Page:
Many Americans are becoming more and more aware of the chemicals and other potentially dangerous ingredients in the food we eat, in our household cleaners, and in the products we use to maintain our gardens and control pests. So we’re trying to eliminate these products from our lives with more natural, less toxic products.
That’s where diatomaceous earth (DE) comes in.
Table of contents
- What is diatomaceous earth?
- How does diatomaceous earth control pests?
- Three Uses of Diatomaceous Earth for Insect Control
- How do I store diatomaceous earth?
- Is DE safe for human consumption?
What is diatomaceous earth?
Diatomaceous earth (DE) is made from the fossilized remains of diatoms, ancient algae. It’s both non-toxic and all-natural. It’s harvested from the sediment of dried-up water bodies. Two grades are available: industrial and food-grade.
How does diatomaceous earth control pests?
For insect control, when bugs of all types wander through diatomaceous earth, it clings to their bodies and scratches their exoskeleton, which causes a dehydrating effect. As a result, the insect’s body dries up until it falls over dead. This usually takes around 48 hours.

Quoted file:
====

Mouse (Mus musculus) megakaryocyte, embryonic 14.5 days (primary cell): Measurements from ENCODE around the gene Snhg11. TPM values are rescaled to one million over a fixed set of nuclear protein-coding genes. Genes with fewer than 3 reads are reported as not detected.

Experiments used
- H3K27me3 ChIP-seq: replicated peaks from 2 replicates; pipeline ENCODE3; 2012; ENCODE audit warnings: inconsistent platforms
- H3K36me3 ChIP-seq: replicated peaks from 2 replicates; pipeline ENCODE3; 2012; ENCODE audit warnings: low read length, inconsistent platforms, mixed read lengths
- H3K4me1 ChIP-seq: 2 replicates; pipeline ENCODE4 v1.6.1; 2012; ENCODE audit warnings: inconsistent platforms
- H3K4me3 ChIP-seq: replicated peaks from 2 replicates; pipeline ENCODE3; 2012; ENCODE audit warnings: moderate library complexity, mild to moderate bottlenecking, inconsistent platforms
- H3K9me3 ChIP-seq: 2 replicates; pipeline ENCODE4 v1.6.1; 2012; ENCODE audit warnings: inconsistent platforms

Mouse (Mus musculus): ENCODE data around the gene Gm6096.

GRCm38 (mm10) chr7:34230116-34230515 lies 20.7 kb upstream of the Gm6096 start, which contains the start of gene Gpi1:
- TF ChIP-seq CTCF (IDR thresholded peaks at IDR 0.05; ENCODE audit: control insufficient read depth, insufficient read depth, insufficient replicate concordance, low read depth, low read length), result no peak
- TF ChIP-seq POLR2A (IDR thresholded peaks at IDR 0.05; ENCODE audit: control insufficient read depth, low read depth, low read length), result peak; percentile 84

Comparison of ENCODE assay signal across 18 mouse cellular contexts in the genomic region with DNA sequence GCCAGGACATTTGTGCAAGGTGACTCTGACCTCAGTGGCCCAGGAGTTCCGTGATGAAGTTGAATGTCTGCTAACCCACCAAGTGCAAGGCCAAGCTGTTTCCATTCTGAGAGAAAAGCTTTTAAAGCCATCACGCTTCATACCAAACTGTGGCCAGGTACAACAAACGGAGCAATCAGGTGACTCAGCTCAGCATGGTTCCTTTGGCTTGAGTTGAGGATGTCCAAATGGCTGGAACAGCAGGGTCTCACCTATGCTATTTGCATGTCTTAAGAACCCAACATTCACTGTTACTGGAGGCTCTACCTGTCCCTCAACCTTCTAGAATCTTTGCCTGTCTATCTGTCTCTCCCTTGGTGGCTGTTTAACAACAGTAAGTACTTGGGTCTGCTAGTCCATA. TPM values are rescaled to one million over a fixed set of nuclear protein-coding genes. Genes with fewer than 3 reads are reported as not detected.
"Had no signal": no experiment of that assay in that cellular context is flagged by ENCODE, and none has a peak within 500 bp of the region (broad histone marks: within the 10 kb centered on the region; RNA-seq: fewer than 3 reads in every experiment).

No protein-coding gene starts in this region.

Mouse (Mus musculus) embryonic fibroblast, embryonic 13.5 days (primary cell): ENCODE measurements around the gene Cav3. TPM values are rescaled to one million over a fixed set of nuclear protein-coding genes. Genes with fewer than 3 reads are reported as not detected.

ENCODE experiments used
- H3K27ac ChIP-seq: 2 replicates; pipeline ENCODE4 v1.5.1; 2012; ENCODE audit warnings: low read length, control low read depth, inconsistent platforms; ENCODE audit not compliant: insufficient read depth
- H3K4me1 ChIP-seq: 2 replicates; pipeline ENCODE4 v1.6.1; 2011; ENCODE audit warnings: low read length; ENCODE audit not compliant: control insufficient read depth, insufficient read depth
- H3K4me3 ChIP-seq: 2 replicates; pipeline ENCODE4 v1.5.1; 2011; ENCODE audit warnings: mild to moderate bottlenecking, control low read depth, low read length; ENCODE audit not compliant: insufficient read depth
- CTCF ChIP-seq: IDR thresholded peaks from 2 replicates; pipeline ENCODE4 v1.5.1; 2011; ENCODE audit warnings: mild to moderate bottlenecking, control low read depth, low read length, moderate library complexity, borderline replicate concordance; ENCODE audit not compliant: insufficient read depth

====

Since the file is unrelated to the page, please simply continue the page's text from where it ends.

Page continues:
Unfortunately, DE will also kill beneficial insects. It’s indiscriminate in that respect. That still doesn’t outweigh its benefits; it’s just something you need to be aware of.
Because food-grade DE is safe for both humans and animals, it has many great uses, both indoors and outdoors. So ALWAYS buy the food-grade DE, even if you aren’t planning on using it in stored food.
Three Uses of Diatomaceous Earth for Insect Control
This article covers three areas of use:
- for pets
- for general pest control, and of course,
- to protect food storage.
How can DE help control fleas and parasites on pets?
This season our dog and cats have been beset with fleas. It seems that the squirrels in our backyard carry these obnoxious little creatures and deposit the eggs and larvae in our backyard, where our dog sunbathes just about every afternoon. She brings the fleas inside, where they eventually land on our cats.